The plot which has followed would be good enough to generate huge ratings on any daily soap opera.
Cousins’ agent went on record vehemently denying his client ever requested a trade from the franchise, while Kings team president Geoff Petrie firmly stated he would not be actively seeking to deal the talented center.
On Monday night Cousins issued the following statement further denying Westphal’s initial trade demand accusation.
“I want to address my missing the New Orleans game Sunday. I have not demanded or requested a trade. I don’t agree with the actions taken but will give my sincere effort to put it behind me and compete the best I can for my team.”
By all accounts Cousins entered training camp in peak physical condition, promising more growth and maturity and clearly primed for a breakout campaign.
However Westphal has openly questioned Cousins’ commitment to the Kings franchise and leadership. In fact the Cousins-Westphal rift was well documented during Cousins’ rookie campaign as well.
For now it appears the Kings’ front office is sticking by Cousins’ side banking on his eventual maturity on and off the court.
But one must now question what the front office decision means for the future of Westphal roaming the sidelines in Sacramento.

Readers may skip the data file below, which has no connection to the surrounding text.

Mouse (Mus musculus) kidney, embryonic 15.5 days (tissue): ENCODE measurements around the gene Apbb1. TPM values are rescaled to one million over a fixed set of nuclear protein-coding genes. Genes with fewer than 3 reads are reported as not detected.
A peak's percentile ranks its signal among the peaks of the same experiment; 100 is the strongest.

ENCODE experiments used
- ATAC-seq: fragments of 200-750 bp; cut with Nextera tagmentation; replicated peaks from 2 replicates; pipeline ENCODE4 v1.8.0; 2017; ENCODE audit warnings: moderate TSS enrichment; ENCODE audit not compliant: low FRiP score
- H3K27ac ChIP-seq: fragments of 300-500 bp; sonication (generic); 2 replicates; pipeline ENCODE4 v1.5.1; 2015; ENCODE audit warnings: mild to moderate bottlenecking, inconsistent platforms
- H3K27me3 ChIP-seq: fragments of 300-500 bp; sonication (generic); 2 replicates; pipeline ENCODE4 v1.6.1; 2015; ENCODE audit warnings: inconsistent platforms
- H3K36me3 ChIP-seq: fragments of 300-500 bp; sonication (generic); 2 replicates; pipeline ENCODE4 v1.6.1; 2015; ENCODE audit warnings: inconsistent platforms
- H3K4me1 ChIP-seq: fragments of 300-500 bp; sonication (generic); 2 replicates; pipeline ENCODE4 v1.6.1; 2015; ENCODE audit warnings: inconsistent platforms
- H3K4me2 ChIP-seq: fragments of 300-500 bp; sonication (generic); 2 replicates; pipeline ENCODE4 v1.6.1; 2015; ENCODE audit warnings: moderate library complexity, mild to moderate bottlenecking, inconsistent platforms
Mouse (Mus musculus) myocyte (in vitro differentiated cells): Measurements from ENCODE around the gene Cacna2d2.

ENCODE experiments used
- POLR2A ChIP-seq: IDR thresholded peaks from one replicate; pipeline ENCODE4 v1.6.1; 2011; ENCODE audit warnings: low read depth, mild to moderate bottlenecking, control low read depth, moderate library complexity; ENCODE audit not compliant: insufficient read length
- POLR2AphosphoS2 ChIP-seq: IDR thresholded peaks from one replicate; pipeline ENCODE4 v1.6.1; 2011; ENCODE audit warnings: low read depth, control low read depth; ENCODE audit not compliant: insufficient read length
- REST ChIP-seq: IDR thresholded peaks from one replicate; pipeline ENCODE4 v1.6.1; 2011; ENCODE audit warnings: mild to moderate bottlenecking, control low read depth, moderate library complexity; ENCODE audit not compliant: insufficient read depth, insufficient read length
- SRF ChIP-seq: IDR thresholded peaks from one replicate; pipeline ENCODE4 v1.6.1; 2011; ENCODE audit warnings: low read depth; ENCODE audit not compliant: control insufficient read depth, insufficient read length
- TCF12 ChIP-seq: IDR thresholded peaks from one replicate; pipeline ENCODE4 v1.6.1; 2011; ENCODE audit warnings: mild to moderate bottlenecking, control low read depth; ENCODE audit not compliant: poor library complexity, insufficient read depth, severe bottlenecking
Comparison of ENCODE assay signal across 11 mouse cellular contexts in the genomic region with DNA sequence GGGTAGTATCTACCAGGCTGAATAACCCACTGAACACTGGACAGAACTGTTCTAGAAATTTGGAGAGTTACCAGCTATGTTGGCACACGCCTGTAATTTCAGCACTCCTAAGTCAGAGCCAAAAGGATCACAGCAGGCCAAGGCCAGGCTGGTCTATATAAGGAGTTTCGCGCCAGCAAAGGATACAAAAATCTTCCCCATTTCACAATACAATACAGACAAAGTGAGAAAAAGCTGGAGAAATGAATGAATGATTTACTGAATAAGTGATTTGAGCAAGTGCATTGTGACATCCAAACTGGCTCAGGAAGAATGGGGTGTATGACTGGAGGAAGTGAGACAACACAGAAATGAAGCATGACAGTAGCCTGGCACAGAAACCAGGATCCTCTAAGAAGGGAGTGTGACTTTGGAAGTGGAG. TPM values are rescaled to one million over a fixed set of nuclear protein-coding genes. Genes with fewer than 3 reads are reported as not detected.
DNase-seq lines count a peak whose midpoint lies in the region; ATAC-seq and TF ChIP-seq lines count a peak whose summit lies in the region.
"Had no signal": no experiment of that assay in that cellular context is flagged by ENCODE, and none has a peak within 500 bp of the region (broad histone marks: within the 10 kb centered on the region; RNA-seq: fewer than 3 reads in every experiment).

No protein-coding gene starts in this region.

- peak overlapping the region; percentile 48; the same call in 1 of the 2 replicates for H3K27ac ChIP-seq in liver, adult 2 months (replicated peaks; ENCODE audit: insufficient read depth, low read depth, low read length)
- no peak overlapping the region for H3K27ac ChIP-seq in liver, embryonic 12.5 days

Coaches rarely win these squabbles with extremely talented players and for Westphal who has compiled a dismal 51-118 record leading Sacramento this may serve as an early sign he’s the one in this equation living on borrowed time with the franchise.
Pau Gasol Relieved Not To Be In Houston: The condensed offseason period before the start of the season, due to the lockout, was one of the most hectic times ever for league officials, players, media and just about everyone involved with the league.
One of the major early storylines of the period was the three-team trade between the New Orleans Hornets, Los Angeles Lakers and Houston Rockets.
The deal would have sent All-Star guard Chris Paul to the Lakers and ultimately would have landed forward Pau Gasol with the Rockets in a blockbuster.
The deal was eventually nixed by the league and Gasol remained upbeat heading into Lakers’ training camp even though the club was set to package him away.
The Lakers will play the Rockets on Tuesday night and Gasol expressed some relief the trade proposal didn’t gain the final approval needed from the league.
“It was going to be kind of a rebuilding situation,” Gasol told Mark Medina of the Los Angeles Times about potentially heading to Houston. “You’d try to be competitive. It wasn’t so much about the franchise or the city. It was just about the situation and how different it would’ve been than from what I’m used to now. That would’ve been very hard for me to adjust to, but if it happened and had gone down, I still would’ve done my best to do what I do and be the player I am and continue to play my best.”